Etymology
Advertisement
parasitism (n.)

"a habitual living on or at the expense of another," 1610s, from parasite + -ism. Biological sense of "vital relation of a parasite to a host" is by 1840.

Related entries & more 
Advertisement
trattoria (n.)
"Italian restaurant," 1832, from Italian trattoria, from trattore "host, keeper of an eating house," from trattare "to treat," from Latin tractare, frequentative of trahere (past participle tractus) "to draw" (see tract (n.1)).
Related entries & more 
Herman 

masc. proper name, from German Hermann, from Old High German Hariman, literally "man of war, warrior," from hari "host, army" (see harry (v.)) + man "man" (from PIE root *man- (1) "man").

Related entries & more 
harry (v.)

Old English hergian "make war, lay waste, ravage, plunder," the word used in the Anglo-Saxon Chronicle for what the Vikings did to England, from Proto-Germanic *harjon (source also of Old Frisian urheria "lay waste, ravage, plunder," Old Norse herja "to make a raid, to plunder," Old Saxon and Old High German herion, German verheeren "to destroy, lay waste, devastate"). This is literally "to overrun with an army," from Proto-Germanic *harjan "an armed force" (source also of Old English here, Old Norse herr "crowd, great number; army, troop," Old Saxon and Old Frisian heri, Dutch heir, Old High German har, German Heer, Gothic harjis "a host, army").

The Germanic words come from PIE root *korio- "war" also "war-band, host, army" (source also of Lithuanian karas "war, quarrel," karias "host, army;" Old Church Slavonic kara "strife;" Middle Irish cuire "troop;" Old Persian kara "host, people, army;" Greek koiranos "ruler, leader, commander"). Weakened sense of "worry, goad, harass" is from c. 1400. Related: Harried; harrying.

Related entries & more 
xenon (n.)
gaseous element, 1898, from Greek xenon, neuter of xenos "foreign, strange" (from PIE root *ghos-ti- "stranger, guest, host"); coined by its co-discoverer, Scottish chemist Sir William Ramsay (1852-1916); compare krypton.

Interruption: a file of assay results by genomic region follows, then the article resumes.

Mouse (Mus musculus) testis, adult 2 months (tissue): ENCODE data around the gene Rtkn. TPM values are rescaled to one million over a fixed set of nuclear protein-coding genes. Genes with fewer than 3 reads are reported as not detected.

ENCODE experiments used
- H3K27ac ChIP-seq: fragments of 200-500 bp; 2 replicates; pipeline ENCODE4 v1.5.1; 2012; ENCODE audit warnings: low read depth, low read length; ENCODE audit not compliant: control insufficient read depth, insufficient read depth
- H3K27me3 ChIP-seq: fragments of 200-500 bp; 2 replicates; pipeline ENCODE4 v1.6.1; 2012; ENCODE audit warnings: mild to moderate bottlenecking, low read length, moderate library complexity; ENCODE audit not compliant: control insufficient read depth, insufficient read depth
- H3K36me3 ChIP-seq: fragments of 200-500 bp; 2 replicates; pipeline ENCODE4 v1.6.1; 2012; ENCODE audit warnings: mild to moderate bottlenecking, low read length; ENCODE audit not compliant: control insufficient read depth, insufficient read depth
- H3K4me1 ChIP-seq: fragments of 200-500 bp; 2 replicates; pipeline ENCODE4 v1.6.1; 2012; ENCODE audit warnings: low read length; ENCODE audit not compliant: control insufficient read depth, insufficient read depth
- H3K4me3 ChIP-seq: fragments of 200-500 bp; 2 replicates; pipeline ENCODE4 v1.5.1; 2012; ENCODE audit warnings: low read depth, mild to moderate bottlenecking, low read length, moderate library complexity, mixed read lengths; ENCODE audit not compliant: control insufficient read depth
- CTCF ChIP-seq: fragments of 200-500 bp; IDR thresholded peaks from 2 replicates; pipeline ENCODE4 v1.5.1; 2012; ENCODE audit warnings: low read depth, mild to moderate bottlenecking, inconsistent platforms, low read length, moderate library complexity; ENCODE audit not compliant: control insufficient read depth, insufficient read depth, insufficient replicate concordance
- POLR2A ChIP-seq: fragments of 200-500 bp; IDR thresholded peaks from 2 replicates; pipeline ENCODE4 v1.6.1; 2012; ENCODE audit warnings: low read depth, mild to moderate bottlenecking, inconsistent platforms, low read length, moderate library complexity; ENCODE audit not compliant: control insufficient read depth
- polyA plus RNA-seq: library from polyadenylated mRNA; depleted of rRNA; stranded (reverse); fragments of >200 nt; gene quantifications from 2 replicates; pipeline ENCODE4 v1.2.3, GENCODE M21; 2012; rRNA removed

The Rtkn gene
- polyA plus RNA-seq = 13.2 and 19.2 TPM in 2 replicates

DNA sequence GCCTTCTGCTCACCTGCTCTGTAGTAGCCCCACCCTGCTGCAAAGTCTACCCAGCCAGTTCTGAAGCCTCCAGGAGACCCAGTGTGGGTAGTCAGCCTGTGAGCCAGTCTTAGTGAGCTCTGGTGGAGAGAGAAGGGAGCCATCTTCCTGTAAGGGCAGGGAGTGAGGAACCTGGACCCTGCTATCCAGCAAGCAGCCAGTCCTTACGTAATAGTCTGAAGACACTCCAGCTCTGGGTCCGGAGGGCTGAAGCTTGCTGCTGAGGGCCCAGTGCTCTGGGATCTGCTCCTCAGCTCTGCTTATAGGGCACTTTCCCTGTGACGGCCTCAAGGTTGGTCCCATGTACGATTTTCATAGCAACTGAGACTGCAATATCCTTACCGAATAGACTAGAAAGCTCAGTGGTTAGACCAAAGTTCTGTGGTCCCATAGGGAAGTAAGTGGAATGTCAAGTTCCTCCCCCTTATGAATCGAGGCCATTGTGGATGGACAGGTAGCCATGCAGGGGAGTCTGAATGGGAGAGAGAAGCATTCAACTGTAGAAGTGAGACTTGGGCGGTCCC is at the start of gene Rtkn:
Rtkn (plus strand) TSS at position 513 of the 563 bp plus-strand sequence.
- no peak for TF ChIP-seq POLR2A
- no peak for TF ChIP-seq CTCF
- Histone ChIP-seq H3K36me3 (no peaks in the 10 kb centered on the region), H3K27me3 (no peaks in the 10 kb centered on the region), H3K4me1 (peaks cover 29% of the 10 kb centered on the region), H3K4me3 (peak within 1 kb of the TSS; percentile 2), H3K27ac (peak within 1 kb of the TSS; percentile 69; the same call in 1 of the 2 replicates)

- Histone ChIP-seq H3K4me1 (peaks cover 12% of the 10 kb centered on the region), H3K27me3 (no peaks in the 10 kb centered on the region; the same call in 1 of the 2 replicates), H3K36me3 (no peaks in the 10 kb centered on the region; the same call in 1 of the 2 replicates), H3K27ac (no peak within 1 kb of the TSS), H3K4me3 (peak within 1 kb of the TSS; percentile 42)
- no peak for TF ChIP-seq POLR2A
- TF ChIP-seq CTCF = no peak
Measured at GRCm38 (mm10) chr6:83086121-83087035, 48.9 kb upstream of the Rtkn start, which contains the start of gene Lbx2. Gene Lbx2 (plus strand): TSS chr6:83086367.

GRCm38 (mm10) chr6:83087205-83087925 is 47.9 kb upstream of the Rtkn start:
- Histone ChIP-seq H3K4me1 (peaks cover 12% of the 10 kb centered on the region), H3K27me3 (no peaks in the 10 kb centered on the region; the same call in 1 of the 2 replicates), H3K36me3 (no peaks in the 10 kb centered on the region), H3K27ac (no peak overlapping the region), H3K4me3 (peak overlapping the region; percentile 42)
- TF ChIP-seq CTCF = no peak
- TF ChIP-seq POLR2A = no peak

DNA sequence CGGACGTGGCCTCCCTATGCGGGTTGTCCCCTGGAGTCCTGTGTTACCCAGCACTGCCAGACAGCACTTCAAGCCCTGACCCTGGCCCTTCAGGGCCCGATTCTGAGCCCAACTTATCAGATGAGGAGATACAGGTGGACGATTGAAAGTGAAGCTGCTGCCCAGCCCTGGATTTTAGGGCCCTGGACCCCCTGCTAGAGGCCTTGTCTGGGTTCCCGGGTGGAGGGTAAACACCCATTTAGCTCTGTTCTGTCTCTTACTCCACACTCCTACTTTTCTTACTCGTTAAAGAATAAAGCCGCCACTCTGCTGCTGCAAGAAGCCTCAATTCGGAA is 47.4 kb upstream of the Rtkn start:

Related entries & more 
Advertisement
anchorman (n.)

1903, "last man of a tug-of-war team," from anchor (n.) + man (n.). Later, "one who runs last in a relay race" (1934). Transferred sense "host or presenter of a TV or radio program" is from 1958.

Related entries & more 
presenter (n.)

mid-15c., presentour, "one who formally introduces a royal personage; one who presents or offers (a document, legal charge, etc.) for acceptance," agent noun from present (v.). The meaning "host of a radio or television program" is from 1967.

Related entries & more 
Xenia 
city in Ohio, from Greek xenia "hospitality, rights of a guest, friendly relation with strangers," literally "state of a guest," from xenos "guest" (from PIE root *ghos-ti- "stranger, guest, host"). Founded 1803 and named by vote of a town meeting, on suggestion of the Rev. Robert Armstrong to imply friendliness and hospitality.
Related entries & more 
harangue (n.)

"a public address; a formal, vehement, or passionate address;" also "any formal or pompous speech; a declamation; a tirade," mid-15c., arang, Scottish (in English from c. 1600), from French harangue "a public address" (14c.), from Old Italian aringo "public square, platform; pulpit; arena," from a Germanic source such as Old High German hring "circle" (see ring (n.1)) on the notion of "circular gathering," with an -a- inserted to ease Romanic pronunciation of Germanic hr- (compare hamper (n.1)).

But Watkins and Barnhart suggest a Germanic compound, *harihring "circular gathering, assembly," literally "host-ring, army-ring," with first element *hari- "war-band, host" (see harry (v.)). From the same Germanic "ring" root via Romanic come rank (n.), range (v.), arrange.

Related entries & more 
Sabian (n.)

an adherent of a religious sect mentioned thrice in the Qu'ran (in which they are classified with Christians and Jews as monotheistic "true believers" tolerated by Muslims), 1610s, from Arabic, but a word of uncertain origin. As an adjective from 1748.

Perhaps the reference in the word is to a Gnostic sect akin to the later Mandæans (if the word derives, as some linguists think it does, from Arabic ch'bae "to baptize," Aramaic tzebha "he dipped, dyed"); but it has the appearance of derivation from the Semitic root of Hebrew tzabha "host, army" (see Sabaoth), and as the Sabians were thought to have been star-worshippers, the word was interpreted as referring to the "host of heaven." Related: Sabaism "star-worship" (Century Dictionary says Sabeanism is incorrect).

Related entries & more 

Page 3